We love that the designer fully committed here—the assemblage of plants against the orange wall is the focal point of the room.
With their varied shades of green, as well as yellow, white, red or variegated leaves, plants can add pops of color to any corner of the home. But they’re not just accents. Consider this arrangement of plants in different shades of green against a bold teal-blue wall. No artwork needed, and not a matching pillow in sight! Succulent sedum dasyphyllum has a pretty, dusty blue-green color, while alocasias come in a huge range of variegated to dark-green shades. Caring for succulents can be harder than you might think, so be sure to read up on how to take care of them.
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Many types of plants are known for their air-purifying qualities. So by putting plants at your bedside, you not only wake up to a cheerful scene before you, you’ll have had a healthier sleep, thanks to a nightstand full of VOC-filtering green helpers. According to NASA, the best air-filtering plants include peace lilies, corn plants and heart-leaf philodendrons.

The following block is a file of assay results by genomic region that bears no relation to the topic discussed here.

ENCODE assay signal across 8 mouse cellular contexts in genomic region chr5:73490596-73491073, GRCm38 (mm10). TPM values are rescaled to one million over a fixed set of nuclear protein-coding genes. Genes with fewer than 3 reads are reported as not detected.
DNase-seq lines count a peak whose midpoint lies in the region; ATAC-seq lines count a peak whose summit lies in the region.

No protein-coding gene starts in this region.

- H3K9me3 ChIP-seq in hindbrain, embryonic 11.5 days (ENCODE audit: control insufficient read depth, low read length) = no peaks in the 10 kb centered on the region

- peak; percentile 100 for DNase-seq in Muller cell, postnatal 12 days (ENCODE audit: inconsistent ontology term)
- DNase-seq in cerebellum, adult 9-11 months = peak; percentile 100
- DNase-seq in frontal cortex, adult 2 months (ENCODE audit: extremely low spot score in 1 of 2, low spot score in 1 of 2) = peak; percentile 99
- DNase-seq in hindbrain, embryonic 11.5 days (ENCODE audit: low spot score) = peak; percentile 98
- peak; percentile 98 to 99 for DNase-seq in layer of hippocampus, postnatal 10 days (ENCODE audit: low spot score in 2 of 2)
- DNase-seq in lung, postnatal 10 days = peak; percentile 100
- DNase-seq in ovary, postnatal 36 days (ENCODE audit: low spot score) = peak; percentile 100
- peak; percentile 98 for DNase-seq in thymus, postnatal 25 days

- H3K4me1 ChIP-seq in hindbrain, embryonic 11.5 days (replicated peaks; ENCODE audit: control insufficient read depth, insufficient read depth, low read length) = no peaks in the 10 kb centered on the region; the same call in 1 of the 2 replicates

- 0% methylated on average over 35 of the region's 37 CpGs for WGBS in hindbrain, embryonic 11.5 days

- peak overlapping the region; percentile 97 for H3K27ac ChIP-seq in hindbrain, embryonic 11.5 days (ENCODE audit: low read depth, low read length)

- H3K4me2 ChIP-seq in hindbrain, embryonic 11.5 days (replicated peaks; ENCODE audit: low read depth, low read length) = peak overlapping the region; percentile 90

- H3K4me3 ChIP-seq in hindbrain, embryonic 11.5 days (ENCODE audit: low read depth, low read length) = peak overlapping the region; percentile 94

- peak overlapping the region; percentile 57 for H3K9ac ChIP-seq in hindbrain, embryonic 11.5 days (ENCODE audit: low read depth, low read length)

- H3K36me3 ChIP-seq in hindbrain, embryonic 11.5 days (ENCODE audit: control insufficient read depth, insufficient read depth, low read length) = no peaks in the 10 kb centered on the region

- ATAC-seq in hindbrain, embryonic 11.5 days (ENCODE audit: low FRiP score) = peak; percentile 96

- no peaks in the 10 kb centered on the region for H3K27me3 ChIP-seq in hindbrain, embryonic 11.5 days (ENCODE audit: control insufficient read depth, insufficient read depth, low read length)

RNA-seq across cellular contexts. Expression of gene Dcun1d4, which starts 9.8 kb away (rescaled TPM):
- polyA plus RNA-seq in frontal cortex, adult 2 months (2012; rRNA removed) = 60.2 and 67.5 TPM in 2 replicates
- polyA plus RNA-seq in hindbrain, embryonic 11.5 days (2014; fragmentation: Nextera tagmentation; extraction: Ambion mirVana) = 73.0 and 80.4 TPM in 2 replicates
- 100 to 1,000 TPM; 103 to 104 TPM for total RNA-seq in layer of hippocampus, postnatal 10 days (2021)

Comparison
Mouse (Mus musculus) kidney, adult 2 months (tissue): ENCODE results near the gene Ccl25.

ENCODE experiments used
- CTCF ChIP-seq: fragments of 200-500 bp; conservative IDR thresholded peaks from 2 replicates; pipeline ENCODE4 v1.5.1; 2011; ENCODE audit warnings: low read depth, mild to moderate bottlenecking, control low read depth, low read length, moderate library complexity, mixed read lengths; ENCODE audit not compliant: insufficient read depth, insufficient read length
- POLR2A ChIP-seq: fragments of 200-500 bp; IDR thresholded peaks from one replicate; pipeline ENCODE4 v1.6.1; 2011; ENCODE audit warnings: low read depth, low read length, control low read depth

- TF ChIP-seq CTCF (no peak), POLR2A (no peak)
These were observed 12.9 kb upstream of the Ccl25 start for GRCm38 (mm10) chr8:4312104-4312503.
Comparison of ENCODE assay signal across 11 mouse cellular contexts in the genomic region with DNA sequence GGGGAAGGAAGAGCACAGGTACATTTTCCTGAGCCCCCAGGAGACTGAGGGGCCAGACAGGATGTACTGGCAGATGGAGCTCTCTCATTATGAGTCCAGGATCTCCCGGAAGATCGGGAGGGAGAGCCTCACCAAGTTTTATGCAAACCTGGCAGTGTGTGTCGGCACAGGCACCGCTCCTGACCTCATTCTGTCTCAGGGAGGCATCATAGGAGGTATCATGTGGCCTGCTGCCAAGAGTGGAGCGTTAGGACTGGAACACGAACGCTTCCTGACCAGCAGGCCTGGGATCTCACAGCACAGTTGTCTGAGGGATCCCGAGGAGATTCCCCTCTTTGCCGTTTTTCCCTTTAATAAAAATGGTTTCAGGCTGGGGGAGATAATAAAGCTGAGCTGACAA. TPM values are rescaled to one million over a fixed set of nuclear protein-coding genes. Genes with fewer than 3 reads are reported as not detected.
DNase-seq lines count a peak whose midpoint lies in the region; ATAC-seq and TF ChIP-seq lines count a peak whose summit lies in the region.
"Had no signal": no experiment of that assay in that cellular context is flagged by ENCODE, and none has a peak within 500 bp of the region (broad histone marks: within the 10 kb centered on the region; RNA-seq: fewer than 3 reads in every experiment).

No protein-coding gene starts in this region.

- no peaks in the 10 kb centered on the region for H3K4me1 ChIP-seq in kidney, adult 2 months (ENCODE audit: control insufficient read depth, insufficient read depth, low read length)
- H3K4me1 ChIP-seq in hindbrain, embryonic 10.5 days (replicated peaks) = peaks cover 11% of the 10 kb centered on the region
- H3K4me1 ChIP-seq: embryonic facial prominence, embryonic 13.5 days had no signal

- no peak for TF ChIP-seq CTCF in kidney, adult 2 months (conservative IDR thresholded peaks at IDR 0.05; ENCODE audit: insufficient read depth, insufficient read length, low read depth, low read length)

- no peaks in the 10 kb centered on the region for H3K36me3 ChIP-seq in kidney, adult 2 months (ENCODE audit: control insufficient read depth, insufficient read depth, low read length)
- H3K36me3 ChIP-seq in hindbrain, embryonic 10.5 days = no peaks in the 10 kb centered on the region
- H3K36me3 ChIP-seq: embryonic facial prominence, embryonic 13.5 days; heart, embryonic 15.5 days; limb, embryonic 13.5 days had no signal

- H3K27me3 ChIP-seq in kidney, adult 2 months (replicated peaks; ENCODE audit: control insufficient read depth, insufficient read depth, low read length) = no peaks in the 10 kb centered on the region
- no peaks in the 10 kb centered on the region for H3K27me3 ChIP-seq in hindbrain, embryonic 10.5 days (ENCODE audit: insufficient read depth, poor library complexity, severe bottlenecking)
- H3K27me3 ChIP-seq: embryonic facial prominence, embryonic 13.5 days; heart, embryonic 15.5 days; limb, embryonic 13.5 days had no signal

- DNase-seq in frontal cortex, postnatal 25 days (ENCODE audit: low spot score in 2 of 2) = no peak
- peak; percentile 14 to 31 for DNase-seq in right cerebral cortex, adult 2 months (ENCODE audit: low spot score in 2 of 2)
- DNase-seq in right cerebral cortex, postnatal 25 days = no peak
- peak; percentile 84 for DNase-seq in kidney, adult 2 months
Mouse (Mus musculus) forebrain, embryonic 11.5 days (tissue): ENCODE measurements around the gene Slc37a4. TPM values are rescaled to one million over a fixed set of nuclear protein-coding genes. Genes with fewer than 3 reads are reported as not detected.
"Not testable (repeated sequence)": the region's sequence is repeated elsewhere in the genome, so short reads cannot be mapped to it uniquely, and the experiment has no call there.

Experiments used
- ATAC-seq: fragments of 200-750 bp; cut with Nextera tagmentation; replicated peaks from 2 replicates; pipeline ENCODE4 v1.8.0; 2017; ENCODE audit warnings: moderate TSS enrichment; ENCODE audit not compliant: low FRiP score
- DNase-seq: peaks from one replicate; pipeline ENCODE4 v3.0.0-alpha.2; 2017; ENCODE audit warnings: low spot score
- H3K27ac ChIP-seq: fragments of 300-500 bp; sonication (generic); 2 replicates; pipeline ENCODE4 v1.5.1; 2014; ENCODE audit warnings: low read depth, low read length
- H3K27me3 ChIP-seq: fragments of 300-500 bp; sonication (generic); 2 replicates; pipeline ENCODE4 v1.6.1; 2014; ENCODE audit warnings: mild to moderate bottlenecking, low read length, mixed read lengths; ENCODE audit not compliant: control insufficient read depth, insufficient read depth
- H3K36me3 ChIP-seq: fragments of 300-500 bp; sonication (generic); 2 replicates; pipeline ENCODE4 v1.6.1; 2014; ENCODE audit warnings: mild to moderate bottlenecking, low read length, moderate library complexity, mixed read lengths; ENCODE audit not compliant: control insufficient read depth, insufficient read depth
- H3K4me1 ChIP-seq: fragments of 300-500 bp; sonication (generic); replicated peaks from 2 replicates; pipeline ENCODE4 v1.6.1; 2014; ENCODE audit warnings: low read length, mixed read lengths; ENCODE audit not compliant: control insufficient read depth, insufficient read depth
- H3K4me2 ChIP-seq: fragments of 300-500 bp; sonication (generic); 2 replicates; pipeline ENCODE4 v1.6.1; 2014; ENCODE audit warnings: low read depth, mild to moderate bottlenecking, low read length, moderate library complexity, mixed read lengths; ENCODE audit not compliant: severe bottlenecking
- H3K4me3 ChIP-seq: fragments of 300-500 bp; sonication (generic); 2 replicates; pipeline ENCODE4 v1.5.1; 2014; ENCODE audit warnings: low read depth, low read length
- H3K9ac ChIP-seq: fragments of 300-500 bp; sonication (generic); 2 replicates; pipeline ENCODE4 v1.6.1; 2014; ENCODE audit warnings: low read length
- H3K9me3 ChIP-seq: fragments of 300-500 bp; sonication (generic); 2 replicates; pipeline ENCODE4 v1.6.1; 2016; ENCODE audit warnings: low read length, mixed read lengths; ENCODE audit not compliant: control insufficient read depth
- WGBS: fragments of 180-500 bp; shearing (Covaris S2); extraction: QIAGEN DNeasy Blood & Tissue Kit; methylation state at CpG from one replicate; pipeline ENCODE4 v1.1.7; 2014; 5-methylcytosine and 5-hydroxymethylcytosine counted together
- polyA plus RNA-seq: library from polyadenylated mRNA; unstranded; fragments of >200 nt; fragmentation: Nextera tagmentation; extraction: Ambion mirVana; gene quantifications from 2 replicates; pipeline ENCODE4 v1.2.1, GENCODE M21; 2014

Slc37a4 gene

We love the combination of classic white ornamental plasterwork, rustic plant stands and, of course, the green flash the plants provide. Lievano says that when decorating with plants, it’s important to think about visual balance. “If you have a large floor plant in one corner of the room, it will be really eye-catching, and smaller plants in the same space may go unnoticed,” he says. The wooden plant shelf pictured here allows for similarly sized plants to grab equal attention.
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Apartment dwellers or those with small spaces to work with can still decorate with plants. “A little collection of potted plants near a window (maybe spread across a table, the windowsill or hanging nearby) allows each plant the attention and space it needs to shine,” says Lievano. “Interesting vases and contrasting forms and textures make this succulent assemblage cheerful in a small area.”
Talk about upcycling! This clever use of old copper pans as plant holders is proof that there are ways to reuse just about every item. The copper creates a nice contrast against the green foliage too. For a set-up like this one, it’s better to use succulent plants or epiphytes that need to be watered infrequently. Otherwise, keep the plants in small plastic vases that are lower than the rim of the copper pot so you can take them out for watering.